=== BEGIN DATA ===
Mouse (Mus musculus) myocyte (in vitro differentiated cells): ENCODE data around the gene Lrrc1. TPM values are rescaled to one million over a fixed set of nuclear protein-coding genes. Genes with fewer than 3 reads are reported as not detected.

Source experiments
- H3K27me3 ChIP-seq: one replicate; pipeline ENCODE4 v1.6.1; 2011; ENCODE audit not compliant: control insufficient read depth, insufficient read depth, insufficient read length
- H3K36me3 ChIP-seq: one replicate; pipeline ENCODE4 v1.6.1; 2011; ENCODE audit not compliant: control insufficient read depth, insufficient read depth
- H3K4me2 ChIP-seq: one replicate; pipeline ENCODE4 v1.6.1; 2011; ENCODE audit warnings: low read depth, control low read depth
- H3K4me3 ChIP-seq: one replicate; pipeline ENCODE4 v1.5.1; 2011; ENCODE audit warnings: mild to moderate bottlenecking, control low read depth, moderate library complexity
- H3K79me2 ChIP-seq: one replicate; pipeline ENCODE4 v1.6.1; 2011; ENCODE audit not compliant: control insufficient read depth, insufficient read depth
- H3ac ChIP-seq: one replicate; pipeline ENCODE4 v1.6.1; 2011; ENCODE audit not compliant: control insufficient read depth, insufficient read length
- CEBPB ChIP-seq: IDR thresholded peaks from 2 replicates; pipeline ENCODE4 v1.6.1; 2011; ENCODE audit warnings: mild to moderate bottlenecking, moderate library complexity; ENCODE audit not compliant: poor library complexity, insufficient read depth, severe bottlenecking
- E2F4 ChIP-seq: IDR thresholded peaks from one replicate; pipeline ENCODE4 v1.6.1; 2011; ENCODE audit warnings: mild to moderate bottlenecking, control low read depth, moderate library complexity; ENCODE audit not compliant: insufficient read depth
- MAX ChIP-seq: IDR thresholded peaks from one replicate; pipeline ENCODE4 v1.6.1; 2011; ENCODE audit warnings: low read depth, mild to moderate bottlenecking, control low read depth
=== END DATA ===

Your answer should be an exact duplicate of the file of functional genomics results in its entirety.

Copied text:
Mouse (Mus musculus) myocyte (in vitro differentiated cells): ENCODE data around the gene Lrrc1. TPM values are rescaled to one million over a fixed set of nuclear protein-coding genes. Genes with fewer than 3 reads are reported as not detected.

Source experiments
- H3K27me3 ChIP-seq: one replicate; pipeline ENCODE4 v1.6.1; 2011; ENCODE audit not compliant: control insufficient read depth, insufficient read depth, insufficient read length
- H3K36me3 ChIP-seq: one replicate; pipeline ENCODE4 v1.6.1; 2011; ENCODE audit not compliant: control insufficient read depth, insufficient read depth
- H3K4me2 ChIP-seq: one replicate; pipeline ENCODE4 v1.6.1; 2011; ENCODE audit warnings: low read depth, control low read depth
- H3K4me3 ChIP-seq: one replicate; pipeline ENCODE4 v1.5.1; 2011; ENCODE audit warnings: mild to moderate bottlenecking, control low read depth, moderate library complexity
- H3K79me2 ChIP-seq: one replicate; pipeline ENCODE4 v1.6.1; 2011; ENCODE audit not compliant: control insufficient read depth, insufficient read depth
- H3ac ChIP-seq: one replicate; pipeline ENCODE4 v1.6.1; 2011; ENCODE audit not compliant: control insufficient read depth, insufficient read length
- CEBPB ChIP-seq: IDR thresholded peaks from 2 replicates; pipeline ENCODE4 v1.6.1; 2011; ENCODE audit warnings: mild to moderate bottlenecking, moderate library complexity; ENCODE audit not compliant: poor library complexity, insufficient read depth, severe bottlenecking
- E2F4 ChIP-seq: IDR thresholded peaks from one replicate; pipeline ENCODE4 v1.6.1; 2011; ENCODE audit warnings: mild to moderate bottlenecking, control low read depth, moderate library complexity; ENCODE audit not compliant: insufficient read depth
- MAX ChIP-seq: IDR thresholded peaks from one replicate; pipeline ENCODE4 v1.6.1; 2011; ENCODE audit warnings: low read depth, mild to moderate bottlenecking, control low read depth